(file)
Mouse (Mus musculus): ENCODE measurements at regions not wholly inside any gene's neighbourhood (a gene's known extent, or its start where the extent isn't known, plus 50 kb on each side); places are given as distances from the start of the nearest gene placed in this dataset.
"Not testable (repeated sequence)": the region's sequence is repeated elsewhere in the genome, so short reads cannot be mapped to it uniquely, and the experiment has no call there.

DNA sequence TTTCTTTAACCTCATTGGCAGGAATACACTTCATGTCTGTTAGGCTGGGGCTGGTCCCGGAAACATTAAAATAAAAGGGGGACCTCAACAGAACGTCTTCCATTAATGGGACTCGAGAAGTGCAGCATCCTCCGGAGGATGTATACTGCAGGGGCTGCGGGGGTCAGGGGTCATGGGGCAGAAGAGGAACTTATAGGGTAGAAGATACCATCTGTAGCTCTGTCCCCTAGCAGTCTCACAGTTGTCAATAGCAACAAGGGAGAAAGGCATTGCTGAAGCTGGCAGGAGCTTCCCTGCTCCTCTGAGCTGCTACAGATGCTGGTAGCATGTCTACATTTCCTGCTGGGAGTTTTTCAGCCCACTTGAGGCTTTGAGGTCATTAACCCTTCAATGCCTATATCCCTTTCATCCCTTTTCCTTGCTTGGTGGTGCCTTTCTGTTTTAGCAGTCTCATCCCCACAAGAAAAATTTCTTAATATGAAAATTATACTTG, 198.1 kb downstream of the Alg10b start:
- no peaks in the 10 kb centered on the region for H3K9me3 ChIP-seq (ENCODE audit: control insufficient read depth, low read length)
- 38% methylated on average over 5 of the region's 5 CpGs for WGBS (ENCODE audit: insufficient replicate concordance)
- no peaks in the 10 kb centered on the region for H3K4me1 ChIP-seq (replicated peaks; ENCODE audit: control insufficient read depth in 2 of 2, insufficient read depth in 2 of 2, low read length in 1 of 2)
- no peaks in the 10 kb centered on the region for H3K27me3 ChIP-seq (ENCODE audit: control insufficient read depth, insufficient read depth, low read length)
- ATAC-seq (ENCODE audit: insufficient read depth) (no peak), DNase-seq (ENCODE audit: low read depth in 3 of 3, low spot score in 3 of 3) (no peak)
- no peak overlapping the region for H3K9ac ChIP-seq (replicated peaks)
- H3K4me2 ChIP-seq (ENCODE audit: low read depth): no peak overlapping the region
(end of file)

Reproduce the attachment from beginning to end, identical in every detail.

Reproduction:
Mouse (Mus musculus): ENCODE measurements at regions not wholly inside any gene's neighbourhood (a gene's known extent, or its start where the extent isn't known, plus 50 kb on each side); places are given as distances from the start of the nearest gene placed in this dataset.
"Not testable (repeated sequence)": the region's sequence is repeated elsewhere in the genome, so short reads cannot be mapped to it uniquely, and the experiment has no call there.

DNA sequence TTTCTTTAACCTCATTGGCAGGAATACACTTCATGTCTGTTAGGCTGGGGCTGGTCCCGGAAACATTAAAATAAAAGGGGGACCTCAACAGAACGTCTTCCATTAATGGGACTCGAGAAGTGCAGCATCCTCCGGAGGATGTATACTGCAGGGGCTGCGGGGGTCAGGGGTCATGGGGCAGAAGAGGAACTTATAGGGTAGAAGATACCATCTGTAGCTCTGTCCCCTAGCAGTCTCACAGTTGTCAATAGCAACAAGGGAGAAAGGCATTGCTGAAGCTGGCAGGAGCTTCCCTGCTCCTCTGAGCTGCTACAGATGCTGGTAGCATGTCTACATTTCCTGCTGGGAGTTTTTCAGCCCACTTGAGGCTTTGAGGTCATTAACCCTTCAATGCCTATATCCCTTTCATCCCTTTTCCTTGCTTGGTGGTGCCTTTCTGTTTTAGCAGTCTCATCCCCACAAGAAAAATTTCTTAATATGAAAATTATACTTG, 198.1 kb downstream of the Alg10b start:
- no peaks in the 10 kb centered on the region for H3K9me3 ChIP-seq (ENCODE audit: control insufficient read depth, low read length)
- 38% methylated on average over 5 of the region's 5 CpGs for WGBS (ENCODE audit: insufficient replicate concordance)
- no peaks in the 10 kb centered on the region for H3K4me1 ChIP-seq (replicated peaks; ENCODE audit: control insufficient read depth in 2 of 2, insufficient read depth in 2 of 2, low read length in 1 of 2)
- no peaks in the 10 kb centered on the region for H3K27me3 ChIP-seq (ENCODE audit: control insufficient read depth, insufficient read depth, low read length)
- ATAC-seq (ENCODE audit: insufficient read depth) (no peak), DNase-seq (ENCODE audit: low read depth in 3 of 3, low spot score in 3 of 3) (no peak)
- no peak overlapping the region for H3K9ac ChIP-seq (replicated peaks)
- H3K4me2 ChIP-seq (ENCODE audit: low read depth): no peak overlapping the region